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Virgin Film: George Lucas (Virgin Film Series) Paperback – 6 Mar 2003
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'The secret to film is that it is an illusion' George Lucas
The step-by-step companion to the work of George Lucas. George Lucas has directed only five full-length pictures in thirty years, and yet he is one of the most influential of all contemporary filmmakers: not simply a director, he's also a writer, a producer and an unparalleled technical pioneer, responsible for advances in digital projection, CGI and quality cinema sound. Yet he remains defiantly outside the Hollywood system, financing his - and other people's - pictures out of his own funds, creatively answerable to no one but himself.Starting with his time as a film student, this is a critical journey through the films Lucas has directed and actively produced. It encompasses his abstract early works such as Look at Life and 6.18.67, the mainstream successes of American Graffiti, Star Wars and Indiana Jones and the record selling Star Wars prequel trilogy. There is also an extensive section detailing other projects in which he has had a hand, such as Paul Schraeder's Mishima, Haskell Wexler's controversial Latino and Francis Ford Coppola's Tucker: The Man and His Dream.Thsi is an indispensable reference to the work of George Lucas- the mogul, the mythmaker, the one man brand and the most successful independent filmmaker who has ever lived. See all Product description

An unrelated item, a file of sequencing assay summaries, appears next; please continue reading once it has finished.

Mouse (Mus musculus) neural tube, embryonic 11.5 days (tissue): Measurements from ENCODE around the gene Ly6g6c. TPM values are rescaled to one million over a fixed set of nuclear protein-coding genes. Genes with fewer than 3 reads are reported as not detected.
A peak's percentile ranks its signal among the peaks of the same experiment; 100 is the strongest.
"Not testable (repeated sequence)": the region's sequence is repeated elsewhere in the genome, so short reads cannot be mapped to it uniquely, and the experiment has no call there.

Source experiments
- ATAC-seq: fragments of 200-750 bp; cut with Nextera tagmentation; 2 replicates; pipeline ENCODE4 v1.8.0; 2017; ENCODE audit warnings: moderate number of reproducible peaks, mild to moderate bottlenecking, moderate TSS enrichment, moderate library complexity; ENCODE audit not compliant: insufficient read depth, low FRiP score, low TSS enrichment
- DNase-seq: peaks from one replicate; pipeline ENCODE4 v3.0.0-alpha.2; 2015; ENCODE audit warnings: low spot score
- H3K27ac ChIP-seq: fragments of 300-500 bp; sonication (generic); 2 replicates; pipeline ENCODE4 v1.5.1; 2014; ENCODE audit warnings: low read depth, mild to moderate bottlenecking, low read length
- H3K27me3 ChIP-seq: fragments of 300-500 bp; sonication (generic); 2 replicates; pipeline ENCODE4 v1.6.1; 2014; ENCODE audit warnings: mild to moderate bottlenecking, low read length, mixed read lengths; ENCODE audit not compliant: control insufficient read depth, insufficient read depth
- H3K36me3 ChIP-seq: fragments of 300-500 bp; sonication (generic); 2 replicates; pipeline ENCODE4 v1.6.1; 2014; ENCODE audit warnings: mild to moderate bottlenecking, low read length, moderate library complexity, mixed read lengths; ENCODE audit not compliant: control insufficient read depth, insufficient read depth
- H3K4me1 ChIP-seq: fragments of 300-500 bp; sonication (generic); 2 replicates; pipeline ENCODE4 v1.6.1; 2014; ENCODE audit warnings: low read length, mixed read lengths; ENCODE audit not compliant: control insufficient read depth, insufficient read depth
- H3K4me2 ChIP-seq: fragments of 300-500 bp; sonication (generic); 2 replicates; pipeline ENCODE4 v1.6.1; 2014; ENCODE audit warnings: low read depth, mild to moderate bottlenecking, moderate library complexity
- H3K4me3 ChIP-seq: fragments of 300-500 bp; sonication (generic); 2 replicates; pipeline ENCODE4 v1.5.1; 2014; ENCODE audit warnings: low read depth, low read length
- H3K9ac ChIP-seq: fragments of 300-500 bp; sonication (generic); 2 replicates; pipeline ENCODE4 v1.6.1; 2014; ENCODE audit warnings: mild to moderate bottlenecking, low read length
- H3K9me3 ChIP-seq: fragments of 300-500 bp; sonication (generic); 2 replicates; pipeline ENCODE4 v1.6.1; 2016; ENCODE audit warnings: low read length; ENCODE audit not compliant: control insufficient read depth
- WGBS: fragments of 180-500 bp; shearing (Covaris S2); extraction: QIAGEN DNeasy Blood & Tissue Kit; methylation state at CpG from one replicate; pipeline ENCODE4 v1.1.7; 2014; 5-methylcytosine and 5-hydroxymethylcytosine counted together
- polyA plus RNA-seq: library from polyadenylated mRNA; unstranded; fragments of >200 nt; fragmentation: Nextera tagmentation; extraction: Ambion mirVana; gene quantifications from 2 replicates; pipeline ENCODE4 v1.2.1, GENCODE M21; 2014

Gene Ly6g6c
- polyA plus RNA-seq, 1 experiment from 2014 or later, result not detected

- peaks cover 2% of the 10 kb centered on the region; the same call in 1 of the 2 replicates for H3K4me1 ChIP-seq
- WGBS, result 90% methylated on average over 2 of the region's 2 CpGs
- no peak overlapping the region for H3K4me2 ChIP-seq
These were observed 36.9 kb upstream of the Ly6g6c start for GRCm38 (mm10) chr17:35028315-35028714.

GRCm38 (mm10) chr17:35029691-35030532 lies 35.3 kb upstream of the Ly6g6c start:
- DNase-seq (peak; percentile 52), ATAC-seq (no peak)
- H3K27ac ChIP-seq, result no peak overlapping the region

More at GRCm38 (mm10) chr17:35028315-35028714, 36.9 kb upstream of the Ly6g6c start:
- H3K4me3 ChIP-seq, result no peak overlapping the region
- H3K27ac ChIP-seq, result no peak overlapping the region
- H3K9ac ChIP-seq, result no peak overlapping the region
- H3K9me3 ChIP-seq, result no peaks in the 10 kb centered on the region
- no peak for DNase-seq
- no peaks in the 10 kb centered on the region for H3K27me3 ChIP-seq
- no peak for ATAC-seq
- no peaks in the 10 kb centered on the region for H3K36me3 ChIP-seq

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Most helpful customer reviews on Amazon.com
I am not sure exactly who this book is aimed at. Film school student may find the book a little thin on details, casual fans will find it a little dry. There are plenty of tidbits, trivia and anecdotes, but since the book never decides if it is aimed at the general public or USC grad students, it tends to be unsatisfying. Smith also tends to come off as a Lucas apologist. Sometimes he is correct in pointing out the impossible problem of pleasing rabid fans and snooty critics, but at other times he seems to be arguing that Lucas is just "misunderstood," to me a sign of a weak argument.
Smith has obviously done his homework, and his notes about the multiple versions of the film are interesting with out resorting to trainspotting. Speaking of which, his distinctly UK viewpoint is sometimes interesting for it's removed objectivity, but also can get in the way when he must cross cultural barriers to understand the very American Lucas.
Good launching pad for the discussion of Lucas' work, it makes a case that Lucas' main contribution to film has been technical not narrative.